February 16, 2008


Democrats and the Politics of Identity (Blake D. Dvorak, 2/16/08, Real Clear Politics)

My colleague Jay Cost, as someone who not only knows what an ordinary least squares regression analysis is, but also knows how to perform one, has calculated that each of the states Obama has won since Super Tuesday played heavily to at least one of Obama's demographic strengths: states with either large African-American populations or, somewhat counter-intuitively, "homogeneously" white populations; states with high median incomes for white voters; states with low Hispanic populations; and states with low union membership.

Using this formula, Cost noted that it is possible to forecast the upcoming contests. So, for instance, Obama should do well in Oregon (homogeneously white) while Clinton should do well in Kentucky (low median white income). The model does not account for momentum, however, which Obama might have picked up by winning the last eight contests. But the larger point is that, given the demographic makeup of the remaining states, one can predict, with a reasonable degree of accuracy, just which candidate should do well in which state. In fact, on average, the remaining states favor Clinton slightly. Good news for her tear ducts.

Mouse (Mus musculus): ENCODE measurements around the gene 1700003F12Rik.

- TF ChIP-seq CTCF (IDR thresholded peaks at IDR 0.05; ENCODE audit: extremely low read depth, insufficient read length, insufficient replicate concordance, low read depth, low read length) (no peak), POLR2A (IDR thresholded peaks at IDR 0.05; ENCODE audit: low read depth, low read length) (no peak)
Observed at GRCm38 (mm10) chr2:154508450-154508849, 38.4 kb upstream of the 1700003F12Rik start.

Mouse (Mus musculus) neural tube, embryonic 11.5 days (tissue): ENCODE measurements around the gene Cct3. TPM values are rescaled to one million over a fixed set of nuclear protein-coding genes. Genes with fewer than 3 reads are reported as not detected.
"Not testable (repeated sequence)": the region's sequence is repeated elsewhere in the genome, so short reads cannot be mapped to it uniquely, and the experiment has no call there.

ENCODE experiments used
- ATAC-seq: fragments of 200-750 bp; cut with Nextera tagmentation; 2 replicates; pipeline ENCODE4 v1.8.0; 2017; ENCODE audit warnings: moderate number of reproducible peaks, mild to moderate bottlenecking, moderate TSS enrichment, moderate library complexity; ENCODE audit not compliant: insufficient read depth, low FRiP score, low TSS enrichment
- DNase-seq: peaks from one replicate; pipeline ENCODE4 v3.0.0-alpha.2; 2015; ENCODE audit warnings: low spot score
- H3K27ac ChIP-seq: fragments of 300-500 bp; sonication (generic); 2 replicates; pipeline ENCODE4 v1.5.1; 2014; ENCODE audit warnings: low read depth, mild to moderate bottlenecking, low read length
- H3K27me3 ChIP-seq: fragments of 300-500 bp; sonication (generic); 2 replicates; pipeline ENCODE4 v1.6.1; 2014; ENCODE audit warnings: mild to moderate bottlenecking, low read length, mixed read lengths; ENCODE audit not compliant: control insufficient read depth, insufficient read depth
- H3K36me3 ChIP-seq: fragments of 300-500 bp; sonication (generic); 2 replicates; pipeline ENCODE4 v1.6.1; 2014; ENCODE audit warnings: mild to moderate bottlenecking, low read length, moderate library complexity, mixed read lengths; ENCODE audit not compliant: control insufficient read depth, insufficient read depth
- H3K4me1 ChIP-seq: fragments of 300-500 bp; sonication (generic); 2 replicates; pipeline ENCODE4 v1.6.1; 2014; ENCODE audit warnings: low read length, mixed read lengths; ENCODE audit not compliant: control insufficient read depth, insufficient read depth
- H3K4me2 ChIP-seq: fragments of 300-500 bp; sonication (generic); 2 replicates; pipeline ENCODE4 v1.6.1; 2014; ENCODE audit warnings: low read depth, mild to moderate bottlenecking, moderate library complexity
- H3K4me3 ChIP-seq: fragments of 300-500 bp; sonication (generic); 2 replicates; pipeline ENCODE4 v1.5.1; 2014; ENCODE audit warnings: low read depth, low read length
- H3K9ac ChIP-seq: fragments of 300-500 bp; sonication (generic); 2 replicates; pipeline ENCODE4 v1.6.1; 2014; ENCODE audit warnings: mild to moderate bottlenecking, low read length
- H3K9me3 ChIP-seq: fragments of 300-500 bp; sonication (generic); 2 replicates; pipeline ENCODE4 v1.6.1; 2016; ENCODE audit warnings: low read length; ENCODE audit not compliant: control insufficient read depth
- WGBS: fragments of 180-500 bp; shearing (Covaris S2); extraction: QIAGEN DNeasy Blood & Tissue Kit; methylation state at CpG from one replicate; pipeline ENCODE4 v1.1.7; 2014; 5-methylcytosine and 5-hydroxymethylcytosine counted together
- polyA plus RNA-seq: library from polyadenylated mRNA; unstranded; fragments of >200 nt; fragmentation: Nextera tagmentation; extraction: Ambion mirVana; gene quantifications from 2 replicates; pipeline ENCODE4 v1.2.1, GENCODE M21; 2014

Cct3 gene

But bad news for a Democratic Party that can no longer deny that it has a serious problem of identity politics.

...what do you call a party that's trying to nominate a candidate who can only carry majority black/upper middle class states?

Posted by Orrin Judd at February 16, 2008 8:24 AM
Comments for this post are closed.